BCL2-interacting mediator of cell death
FAS-associated death domain
Human islet amyloid polypeptide
Islet amyloid polypeptide
cJUN N-terminal kinase
Islet amyloid formation is a pathological hallmark of type 2 diabetes occurring in the majority of patients , and is associated with decreased beta cell mass and function [2, 3]. The unique polypeptide constituent of these amyloid deposits is islet amyloid polypeptide (IAPP), which is a normally soluble secretory product of the beta cell released with insulin [4, 5, 6]. Human IAPP (hIAPP) is amyloidogenic in contrast to rodent IAPP, due to differences at several critical amino acid residues .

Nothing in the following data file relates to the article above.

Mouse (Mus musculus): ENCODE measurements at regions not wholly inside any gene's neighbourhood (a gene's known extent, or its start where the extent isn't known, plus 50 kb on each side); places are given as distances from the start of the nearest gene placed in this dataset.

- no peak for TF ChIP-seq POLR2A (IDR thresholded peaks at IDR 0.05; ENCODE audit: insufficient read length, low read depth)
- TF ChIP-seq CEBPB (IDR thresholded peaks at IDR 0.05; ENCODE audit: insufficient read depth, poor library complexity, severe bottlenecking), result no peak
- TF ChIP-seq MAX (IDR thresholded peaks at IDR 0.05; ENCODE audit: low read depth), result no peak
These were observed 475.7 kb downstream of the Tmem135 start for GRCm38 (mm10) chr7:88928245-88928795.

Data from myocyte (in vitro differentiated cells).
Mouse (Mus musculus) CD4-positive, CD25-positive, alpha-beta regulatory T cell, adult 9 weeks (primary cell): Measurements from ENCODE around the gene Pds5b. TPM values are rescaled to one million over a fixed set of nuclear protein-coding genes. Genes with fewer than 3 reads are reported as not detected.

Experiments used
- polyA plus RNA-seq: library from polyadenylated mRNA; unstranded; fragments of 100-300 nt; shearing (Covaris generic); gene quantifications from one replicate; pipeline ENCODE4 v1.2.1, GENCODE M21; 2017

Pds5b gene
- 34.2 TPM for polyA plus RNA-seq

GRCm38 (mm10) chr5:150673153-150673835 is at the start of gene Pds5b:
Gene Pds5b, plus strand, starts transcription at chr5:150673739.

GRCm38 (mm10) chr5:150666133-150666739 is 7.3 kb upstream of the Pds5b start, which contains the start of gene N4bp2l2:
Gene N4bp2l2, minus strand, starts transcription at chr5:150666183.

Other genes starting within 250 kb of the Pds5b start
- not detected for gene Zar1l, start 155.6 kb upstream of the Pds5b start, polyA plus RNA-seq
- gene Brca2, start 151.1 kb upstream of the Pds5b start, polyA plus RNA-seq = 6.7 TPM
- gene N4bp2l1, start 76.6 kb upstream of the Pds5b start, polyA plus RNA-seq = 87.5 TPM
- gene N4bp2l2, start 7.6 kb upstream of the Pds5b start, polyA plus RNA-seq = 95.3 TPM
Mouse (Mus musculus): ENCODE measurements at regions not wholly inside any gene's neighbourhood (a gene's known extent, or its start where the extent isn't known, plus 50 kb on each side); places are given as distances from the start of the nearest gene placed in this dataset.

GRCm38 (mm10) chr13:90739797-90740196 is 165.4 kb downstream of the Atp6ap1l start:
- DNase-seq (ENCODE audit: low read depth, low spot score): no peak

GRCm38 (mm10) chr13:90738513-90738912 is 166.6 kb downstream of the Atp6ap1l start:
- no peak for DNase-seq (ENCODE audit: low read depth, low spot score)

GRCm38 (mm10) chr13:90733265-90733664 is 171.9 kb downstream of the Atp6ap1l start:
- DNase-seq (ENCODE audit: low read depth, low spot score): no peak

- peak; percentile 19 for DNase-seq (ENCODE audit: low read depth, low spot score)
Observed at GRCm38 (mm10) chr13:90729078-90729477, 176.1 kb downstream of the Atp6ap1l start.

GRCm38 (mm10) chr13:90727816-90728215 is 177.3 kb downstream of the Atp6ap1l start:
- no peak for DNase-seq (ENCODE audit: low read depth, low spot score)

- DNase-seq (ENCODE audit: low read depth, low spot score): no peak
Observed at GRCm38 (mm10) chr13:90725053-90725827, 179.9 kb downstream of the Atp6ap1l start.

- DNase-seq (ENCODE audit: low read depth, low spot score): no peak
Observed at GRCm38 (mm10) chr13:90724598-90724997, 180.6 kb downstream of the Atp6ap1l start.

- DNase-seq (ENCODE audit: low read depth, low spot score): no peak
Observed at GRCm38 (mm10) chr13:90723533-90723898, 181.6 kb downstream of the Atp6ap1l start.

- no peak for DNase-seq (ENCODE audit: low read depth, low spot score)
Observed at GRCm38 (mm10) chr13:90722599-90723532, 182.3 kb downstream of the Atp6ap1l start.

The process of amyloid formation involves aggregation of IAPP monomers to form oligomers and then fibrils, ultimately leading to insoluble amyloid deposits . Several studies have shown that early hIAPP aggregates are cytotoxic, resulting in beta cell apoptosis in cultured cells and islets [8, 9, 10, 11, 12, 13]. Oxidative stress has been shown to be a mediator of hIAPP/amyloid-induced beta cell apoptosis. In human autopsy samples of patients with type 2 diabetes, islet amyloid was associated with oxidative stress markers . Furthermore, in an in vitro culture model of islet amyloid using isolated islets from hIAPP transgenic mice, we showed that amyloid formation induces oxidative stress, which time-dependently potentiates amyloid formation and contributes to increased beta cell apoptosis . The relationship between islet amyloid and endoplasmic reticulum (ER) stress is less clear. Human autopsy samples have shown that type 2 diabetes is associated with ER stress , but that islet amyloid is not . Amyloid formation was not associated with ER stress in our in vitro model . However, studies in mouse and rat models of amyloid formation with transgenic overproduction of hIAPP have shown that under conditions of increased hIAPP levels, ER stress is a potential mediator of hIAPP-induced beta cell apoptosis [18, 19].